It's hard for people who don't make their living on a ranch or farm, growing crops, grassland and cattle to understand how this week's fires have devastated residents here.
Last night I had someone who does not live here call me and try to console me by saying, "Well, ash is good for the grass." All I could say to that was "Wha?"
I have been in such a mental state, I just hung up the phone. Because I realized - trying to explain this to people who live in cities or other areas where the basics of life are less complicated - is like trying to explain the battlefield in Iraq to people who have never had to experience that. It's not their fault. They simply have no frame of reference.
But if you live here in this vast and wild land, where craggy canyons hide sage, prickly pear cactus and new baby calves, where buffalo grass carpets sandy floors and shares water with Old World Bluestem and nesting prairie hens, you know how beautifully tough this place can be to make a living.
On Tuesday morning at about 6:30 a.m. after the so-called 283 fire swept across Laverne, I found one of my ranching friends standing in a sea of downed fence in a lonely, remote section of highway. He was trying to splice one wire. He would expertly splice the barbed wire, tighten the wire with a set of fence stretchers and then move to the next. It struck me as a man trying to move a mountain one rock at a time.
I asked him, with cattle hopelessly dying just down the road, miles of fencing down and fires still threatening, how he managed to decide what to do first. He said, "I think the best thing I can do with my time right now, in this minute, is try to keep the cattle I have left off the highway" he said. "And as far as what to do first, well, I just pick up the piece of broken wire closest to me and start splicing." His lip was cut and bleeding from getting swiped by a stray strand of barbed wire but he didn't seem to notice. When he talked, there were tears in his voice, but none reached his eyes. Down the road from where he was, a small black, white-faced calf stood over his dying mother and bawled.
Because of its location in the United States, Northwest Oklahoma suffers in the winter from angry "northers" that scramble out of Kansas and Colorado, biting man and animal alike with mean, killing frost. In the summer, wind like 1,000 growling shop heaters comes from the south, scorching anything that was ever green for a moment. Our area averages about 16 inches of rain per year. We are a target for tornadoes, ice storms, blizzards, lightning storms, dust storms, fire storms and even grasshopper swarms - and the final insult - earthquakes.
And yet, there is just something about it that makes us stay. Maybe it's because of those rare, still evenings here, when a light breeze lifts the scent of rain-soaked sage as you stand outside watching the sun dip, all pink and blue into the western sky. Yes, it might be that.
But whatever anchors us, folks who have made their lives here for sure understand how this week's tragic fires, dubbed the Northwest Oklahoma Complex Fires by the Oklahoma Forestry Service, have caused such a wretched tragedy including human death, immeasurable animal suffering, environmental disaster and financial devastation.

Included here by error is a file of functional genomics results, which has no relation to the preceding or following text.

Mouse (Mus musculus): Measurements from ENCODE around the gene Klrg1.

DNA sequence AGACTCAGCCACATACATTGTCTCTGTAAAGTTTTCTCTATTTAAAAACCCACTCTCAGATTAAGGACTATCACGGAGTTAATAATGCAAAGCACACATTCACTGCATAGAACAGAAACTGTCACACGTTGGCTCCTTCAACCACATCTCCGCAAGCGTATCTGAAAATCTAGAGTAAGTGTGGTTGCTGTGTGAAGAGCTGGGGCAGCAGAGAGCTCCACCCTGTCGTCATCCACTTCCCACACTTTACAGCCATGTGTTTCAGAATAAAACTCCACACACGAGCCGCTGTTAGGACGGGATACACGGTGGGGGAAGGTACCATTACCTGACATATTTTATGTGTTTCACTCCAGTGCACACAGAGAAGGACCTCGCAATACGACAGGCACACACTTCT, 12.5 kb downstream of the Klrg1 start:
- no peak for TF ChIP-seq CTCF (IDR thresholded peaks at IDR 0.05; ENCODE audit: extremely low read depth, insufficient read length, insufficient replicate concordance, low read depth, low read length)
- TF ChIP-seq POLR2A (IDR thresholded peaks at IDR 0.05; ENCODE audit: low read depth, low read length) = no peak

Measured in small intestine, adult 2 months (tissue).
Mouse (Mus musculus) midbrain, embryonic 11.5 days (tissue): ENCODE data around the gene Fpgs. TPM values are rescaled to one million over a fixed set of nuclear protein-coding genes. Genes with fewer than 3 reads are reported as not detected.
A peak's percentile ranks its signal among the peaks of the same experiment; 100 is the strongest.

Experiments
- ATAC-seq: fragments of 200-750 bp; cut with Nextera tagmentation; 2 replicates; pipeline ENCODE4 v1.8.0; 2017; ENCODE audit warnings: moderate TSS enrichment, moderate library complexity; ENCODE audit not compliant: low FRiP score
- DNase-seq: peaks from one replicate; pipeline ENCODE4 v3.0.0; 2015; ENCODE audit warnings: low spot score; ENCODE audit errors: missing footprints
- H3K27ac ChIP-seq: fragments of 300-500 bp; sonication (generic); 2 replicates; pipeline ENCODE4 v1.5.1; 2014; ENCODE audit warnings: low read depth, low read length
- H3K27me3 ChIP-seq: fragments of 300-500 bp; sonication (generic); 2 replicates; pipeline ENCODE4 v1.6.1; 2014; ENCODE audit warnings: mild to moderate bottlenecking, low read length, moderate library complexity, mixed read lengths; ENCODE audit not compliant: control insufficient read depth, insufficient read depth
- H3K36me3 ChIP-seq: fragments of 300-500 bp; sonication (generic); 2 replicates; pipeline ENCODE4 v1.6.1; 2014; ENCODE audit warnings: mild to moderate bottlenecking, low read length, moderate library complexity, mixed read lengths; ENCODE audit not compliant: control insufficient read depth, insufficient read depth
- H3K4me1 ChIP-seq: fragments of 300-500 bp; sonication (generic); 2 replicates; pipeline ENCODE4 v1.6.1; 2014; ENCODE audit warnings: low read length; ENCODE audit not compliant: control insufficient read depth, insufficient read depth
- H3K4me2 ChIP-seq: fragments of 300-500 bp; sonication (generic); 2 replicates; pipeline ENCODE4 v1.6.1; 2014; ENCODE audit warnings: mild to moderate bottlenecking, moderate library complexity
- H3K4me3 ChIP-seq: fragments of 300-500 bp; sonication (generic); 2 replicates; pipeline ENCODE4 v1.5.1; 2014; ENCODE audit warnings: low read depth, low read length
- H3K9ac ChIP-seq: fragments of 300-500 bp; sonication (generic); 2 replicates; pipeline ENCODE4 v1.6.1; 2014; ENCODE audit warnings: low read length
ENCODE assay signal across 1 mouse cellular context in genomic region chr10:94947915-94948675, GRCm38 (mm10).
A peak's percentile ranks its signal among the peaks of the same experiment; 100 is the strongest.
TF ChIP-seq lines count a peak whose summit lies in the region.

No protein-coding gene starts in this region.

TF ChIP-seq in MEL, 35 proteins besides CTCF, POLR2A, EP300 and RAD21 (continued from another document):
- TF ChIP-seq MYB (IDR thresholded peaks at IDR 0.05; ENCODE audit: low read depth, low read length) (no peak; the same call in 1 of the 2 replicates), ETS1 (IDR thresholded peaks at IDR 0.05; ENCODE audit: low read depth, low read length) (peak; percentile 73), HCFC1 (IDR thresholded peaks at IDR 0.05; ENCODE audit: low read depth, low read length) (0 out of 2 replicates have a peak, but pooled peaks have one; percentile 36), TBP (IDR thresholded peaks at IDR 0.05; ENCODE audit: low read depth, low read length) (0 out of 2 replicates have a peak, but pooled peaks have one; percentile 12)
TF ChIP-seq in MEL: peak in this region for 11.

Approximately 833,000 acres have burned in Northwest Oklahoma and Kansas and 350,000 acres have burned in the Texas Panhandle. There have been at least six human deaths attributed to the fires, a woman in Buffalo trying to save her cattle died of a heart attack, four people died in Texas, three trying to save their cattle, and one Oklahoma City 39-year-old truck driver died when he was trying to navigate through the fires just east of Ashland in his truck. When he realized he was in trouble, he tried to back out of it and jackknifed his rig, got out to run to safety and was overcome by fire and smoke.
But it gets worse, if that's possible. Because these fires didn't only cause immediate losses of life, homes and cattle, which was bad enough in its own right. These historic wildfires fires caused the loss of the future for some ranchers who now have nowhere to pasture their cattle even if they did have fences. Add to that the loss of enormous stack yards of hay that ranchers could have used to feed their cattle and you begin to just scrape the surface of the enormity of this disaster. It's a calamity that will be felt in my community for years to come.
The fires caused the loss of habitat for wildlife. And now, because there is no vegetation to hold the soil, the wind is carrying away the top soil so that any grass that might try to poke through cannot get a good rooting system before it is blown and carried away.
In just seven weeks since the devastation to nearly the entire Northwest Oklahoma electrical grid, costing the company $15 million, Northwestern Electric Cooperative is once again replacing poles that have burned and snapped off at the ground level to get the more than 1,100 who lost power back up and running. On Thursday, a long convoy of bucket trucks made their way from Woodward north to continue work, once again, restoring power to the Panhandle, many of them ranchers who, on top of everything else, can't water their livestock.